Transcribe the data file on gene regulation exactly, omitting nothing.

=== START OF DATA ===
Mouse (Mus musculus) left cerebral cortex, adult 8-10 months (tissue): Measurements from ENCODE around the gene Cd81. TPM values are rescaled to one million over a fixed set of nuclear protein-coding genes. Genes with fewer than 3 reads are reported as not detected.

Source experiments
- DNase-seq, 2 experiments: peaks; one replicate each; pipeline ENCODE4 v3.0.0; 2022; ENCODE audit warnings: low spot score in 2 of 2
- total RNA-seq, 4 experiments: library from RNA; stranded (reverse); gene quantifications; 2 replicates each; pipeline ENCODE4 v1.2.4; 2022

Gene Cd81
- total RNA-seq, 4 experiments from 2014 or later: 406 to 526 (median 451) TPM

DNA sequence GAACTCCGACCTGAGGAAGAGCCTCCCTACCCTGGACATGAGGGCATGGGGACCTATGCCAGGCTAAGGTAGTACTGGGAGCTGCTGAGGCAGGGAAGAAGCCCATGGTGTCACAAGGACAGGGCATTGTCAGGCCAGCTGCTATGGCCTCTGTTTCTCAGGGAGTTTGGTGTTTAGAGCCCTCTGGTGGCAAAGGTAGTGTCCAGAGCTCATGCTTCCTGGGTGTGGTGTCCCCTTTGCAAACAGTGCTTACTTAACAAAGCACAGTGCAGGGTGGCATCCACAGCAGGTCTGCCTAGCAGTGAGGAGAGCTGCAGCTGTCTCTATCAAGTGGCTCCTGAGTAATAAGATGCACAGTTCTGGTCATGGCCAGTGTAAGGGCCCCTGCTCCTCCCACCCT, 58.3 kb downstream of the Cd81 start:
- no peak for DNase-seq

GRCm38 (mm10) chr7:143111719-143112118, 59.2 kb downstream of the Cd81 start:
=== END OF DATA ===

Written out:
Mouse (Mus musculus) left cerebral cortex, adult 8-10 months (tissue): Measurements from ENCODE around the gene Cd81. TPM values are rescaled to one million over a fixed set of nuclear protein-coding genes. Genes with fewer than 3 reads are reported as not detected.

Source experiments
- DNase-seq, 2 experiments: peaks; one replicate each; pipeline ENCODE4 v3.0.0; 2022; ENCODE audit warnings: low spot score in 2 of 2
- total RNA-seq, 4 experiments: library from RNA; stranded (reverse); gene quantifications; 2 replicates each; pipeline ENCODE4 v1.2.4; 2022

Gene Cd81
- total RNA-seq, 4 experiments from 2014 or later: 406 to 526 (median 451) TPM

DNA sequence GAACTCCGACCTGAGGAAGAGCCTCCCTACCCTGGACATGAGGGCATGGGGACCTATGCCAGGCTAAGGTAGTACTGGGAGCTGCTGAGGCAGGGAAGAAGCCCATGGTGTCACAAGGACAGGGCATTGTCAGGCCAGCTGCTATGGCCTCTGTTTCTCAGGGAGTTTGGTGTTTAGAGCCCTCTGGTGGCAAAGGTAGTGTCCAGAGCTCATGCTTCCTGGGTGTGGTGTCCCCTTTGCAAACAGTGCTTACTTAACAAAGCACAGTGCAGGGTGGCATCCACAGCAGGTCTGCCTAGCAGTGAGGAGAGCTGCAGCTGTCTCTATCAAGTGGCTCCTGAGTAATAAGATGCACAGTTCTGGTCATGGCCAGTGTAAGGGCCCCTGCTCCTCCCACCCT, 58.3 kb downstream of the Cd81 start:
- no peak for DNase-seq

GRCm38 (mm10) chr7:143111719-143112118, 59.2 kb downstream of the Cd81 start: